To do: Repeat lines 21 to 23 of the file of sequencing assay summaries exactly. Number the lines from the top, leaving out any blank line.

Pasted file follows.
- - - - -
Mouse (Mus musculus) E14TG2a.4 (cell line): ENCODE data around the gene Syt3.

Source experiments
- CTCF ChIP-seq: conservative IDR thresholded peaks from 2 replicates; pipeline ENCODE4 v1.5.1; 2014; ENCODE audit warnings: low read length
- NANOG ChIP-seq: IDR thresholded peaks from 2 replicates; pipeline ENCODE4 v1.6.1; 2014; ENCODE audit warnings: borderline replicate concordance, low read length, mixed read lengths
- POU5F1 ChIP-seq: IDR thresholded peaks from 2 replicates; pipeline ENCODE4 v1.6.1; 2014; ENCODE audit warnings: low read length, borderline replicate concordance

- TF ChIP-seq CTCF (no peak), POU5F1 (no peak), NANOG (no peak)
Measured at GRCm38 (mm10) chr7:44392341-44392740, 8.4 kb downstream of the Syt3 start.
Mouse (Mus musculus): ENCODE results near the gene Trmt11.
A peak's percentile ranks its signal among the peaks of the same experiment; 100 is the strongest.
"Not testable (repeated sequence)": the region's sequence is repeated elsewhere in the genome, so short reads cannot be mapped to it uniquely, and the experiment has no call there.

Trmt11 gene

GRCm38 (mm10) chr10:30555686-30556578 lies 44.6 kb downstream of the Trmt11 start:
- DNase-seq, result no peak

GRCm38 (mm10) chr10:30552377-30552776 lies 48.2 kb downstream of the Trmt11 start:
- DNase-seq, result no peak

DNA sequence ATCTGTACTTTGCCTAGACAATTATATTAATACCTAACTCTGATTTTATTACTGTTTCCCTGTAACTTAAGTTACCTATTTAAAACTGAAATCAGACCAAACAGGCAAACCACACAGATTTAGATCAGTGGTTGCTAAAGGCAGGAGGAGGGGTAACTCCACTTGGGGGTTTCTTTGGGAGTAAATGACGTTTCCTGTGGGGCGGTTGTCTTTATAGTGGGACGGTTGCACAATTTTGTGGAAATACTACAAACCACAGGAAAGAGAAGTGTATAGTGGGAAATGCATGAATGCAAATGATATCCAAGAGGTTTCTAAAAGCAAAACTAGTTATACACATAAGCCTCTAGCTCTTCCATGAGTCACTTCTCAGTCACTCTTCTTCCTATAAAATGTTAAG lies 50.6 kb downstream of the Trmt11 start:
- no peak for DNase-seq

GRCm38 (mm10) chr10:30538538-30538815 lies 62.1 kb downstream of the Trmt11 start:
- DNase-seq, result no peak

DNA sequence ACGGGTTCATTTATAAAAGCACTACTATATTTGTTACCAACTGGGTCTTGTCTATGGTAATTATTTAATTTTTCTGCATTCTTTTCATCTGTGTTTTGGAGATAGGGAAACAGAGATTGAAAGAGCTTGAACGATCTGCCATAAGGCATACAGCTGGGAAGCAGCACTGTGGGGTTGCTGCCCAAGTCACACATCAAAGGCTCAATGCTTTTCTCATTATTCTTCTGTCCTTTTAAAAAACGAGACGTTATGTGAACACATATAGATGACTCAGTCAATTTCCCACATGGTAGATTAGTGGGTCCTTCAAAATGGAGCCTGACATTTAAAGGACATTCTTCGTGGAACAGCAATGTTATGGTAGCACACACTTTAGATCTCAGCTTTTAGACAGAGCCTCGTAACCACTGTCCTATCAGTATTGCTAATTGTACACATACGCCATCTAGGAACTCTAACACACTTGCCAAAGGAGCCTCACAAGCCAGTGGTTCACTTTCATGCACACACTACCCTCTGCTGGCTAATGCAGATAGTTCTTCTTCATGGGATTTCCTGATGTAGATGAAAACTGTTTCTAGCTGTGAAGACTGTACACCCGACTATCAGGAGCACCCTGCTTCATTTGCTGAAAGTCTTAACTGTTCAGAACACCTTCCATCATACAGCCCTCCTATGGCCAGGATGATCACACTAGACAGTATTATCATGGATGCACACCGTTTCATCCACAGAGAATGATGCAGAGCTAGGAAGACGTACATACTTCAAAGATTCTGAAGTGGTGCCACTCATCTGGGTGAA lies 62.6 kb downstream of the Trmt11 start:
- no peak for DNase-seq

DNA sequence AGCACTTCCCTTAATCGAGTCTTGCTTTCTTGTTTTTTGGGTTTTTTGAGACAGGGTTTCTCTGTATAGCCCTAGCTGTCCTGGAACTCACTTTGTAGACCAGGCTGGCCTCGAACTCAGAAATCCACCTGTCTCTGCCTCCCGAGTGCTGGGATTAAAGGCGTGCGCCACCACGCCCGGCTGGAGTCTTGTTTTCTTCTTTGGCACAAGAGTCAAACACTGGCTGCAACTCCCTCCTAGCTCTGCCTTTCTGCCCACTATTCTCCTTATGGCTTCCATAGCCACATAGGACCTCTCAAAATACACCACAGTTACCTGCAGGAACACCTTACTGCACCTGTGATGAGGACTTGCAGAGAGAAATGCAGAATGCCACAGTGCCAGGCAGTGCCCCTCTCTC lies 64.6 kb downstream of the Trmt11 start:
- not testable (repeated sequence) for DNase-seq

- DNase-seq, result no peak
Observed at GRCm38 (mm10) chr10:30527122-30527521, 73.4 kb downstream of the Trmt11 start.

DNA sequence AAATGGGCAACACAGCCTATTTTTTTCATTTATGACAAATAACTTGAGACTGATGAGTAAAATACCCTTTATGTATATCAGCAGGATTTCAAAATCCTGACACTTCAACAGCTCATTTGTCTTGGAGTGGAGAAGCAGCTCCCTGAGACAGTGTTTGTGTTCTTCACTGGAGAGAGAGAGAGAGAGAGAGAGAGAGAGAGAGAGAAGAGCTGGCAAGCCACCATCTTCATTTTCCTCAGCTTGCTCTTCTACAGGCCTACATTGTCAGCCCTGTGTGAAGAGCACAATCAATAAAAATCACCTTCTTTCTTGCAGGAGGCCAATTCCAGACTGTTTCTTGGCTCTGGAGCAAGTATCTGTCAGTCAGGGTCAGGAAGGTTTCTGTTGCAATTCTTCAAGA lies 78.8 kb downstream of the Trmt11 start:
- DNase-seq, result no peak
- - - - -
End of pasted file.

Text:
- no peak for DNase-seq

DNA sequence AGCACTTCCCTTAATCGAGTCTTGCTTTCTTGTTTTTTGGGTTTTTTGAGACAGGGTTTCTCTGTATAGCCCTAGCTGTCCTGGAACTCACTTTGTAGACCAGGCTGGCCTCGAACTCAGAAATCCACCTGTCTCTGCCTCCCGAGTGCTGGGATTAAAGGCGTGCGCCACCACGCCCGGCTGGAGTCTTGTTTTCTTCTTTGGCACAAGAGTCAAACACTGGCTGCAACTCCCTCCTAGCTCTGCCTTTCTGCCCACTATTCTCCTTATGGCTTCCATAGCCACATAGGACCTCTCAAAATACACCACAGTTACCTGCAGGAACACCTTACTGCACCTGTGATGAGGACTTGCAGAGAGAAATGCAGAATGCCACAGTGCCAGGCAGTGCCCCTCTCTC lies 64.6 kb downstream of the Trmt11 start:
- not testable (repeated sequence) for DNase-seq